---

About testing FF in a dish in the oven...this not a comprehensive lab tyle test but is useful for comparing fluids. After a week at 100c or whatever put the fluid back in the motor and compare to fresh fluid (if it has not gelled). Can also check for evaporation by weighing before/after. In use in the motor is much worst case as the fluid may mist/splatter from movement, accelerating evaporation; magnetic shearing is also at play in a running motor, but the oven test allows you to at least do some sort of bench test

User avatar
madin88   100 MW

100 MW
Posts: 2935
Joined: May 27 2013 2:02am
Location: Austria

Re: Definitive Tests on the Heating and Cooling of Hub Motor

Post by madin88 » Oct 28 2015 12:47pm

justin_le wrote: Madin88, can you confirm for us that the no-load RPM of the motor running just a conventional (not FOC) motor controller has increased substantially since putting your rotor in the oven? If the no-load speed of the motor is still the same, then it's hard to be convinced that it's seen demagnetization rather than something else. If it's definitely spinning faster now then yes that's a sign that the MXUS motor magnets are not of a very high temp variety.
i plan to do this but first i need to get hands on a trapez controller. with the adaptto and the influence of all the settings i may probabaly not get accurate data - even without field weakening. what i now can say is i have not noticed any strange behaviour in RPM. I got 90-95kmh with the wheel off the ground what should be normal for a sine controller, or maybe a bit higher as normal (80V batt, 22" wheel, 12kv motor)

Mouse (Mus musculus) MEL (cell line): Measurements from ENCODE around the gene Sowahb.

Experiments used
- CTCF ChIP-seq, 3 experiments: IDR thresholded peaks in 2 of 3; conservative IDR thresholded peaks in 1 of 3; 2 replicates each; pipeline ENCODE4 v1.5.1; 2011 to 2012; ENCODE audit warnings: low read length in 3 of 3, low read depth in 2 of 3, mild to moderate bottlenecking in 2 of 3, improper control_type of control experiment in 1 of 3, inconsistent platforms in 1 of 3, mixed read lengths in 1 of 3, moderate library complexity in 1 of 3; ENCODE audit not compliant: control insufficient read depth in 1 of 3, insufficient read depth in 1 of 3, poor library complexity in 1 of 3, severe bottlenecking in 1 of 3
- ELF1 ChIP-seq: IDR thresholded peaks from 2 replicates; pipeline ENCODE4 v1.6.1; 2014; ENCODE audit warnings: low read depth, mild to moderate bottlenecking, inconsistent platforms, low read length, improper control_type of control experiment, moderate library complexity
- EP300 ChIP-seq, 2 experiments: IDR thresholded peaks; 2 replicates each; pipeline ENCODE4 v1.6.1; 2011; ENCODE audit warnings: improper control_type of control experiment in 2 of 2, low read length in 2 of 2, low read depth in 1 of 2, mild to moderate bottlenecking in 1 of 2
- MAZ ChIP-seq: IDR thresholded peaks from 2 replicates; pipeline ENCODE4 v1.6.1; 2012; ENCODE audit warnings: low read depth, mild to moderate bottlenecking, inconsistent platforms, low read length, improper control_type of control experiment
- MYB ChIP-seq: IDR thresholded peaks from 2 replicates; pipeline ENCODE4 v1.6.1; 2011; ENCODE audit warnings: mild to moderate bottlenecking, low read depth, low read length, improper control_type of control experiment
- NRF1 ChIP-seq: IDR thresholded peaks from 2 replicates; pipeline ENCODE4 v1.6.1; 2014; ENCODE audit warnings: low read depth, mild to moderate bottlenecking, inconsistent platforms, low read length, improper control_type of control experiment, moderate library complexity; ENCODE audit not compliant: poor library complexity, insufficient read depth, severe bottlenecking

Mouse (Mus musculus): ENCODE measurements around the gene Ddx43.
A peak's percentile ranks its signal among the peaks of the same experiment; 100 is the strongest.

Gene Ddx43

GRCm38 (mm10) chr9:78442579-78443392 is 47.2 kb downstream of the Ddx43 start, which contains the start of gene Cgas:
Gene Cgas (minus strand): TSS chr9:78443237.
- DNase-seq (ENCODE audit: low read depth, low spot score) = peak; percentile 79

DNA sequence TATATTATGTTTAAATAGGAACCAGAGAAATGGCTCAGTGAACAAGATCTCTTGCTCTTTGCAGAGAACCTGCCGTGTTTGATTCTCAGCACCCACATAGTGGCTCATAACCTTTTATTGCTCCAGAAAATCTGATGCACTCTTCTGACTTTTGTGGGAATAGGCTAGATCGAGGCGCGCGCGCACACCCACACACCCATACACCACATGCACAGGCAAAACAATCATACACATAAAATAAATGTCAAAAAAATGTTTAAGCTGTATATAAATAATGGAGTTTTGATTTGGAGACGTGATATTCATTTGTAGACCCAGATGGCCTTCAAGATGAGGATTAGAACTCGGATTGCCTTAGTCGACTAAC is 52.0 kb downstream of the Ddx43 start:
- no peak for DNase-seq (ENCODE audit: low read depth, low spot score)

@ flathill

in that very informative blog about magnetics there is written with BIG FAT TEXT that max temperature operation point depends on the shape (thats the performace coefficient). that is with the magnet in free air without back iron or other things, but i believe it will not make much differene. Do you know more about that?
One thing is clear: a N42 magnet with thin shape in free air can get partial damage at 80° or even lower :!: there is an example in that blog.

What i do not know is the influence of time the magent is exposed to that temperature. the question is does it make a difference if its only 1 min or 1h.
liveforphysics wrote:If you were using a household oven, I've found they can float +-50degC of the temperature set on the dial when at low temps. The same oven works fine at higher temps.
yes the 75°C i have set the oven to may not be that accurate, but not that extreme. when i took it out of the oven it did not felt hotter as i expected and i was able to touch it shortly without burning my fingers.
to be sure i will bake a piece of metal at same temp setting and measure the temp.
- 10kW belt drive with Neumotor 8057: viewtopic.php?f=30&t=91144&start=50#p1377787
- Fully road legal (L1E approval) e-bike based on Votec V-FR frame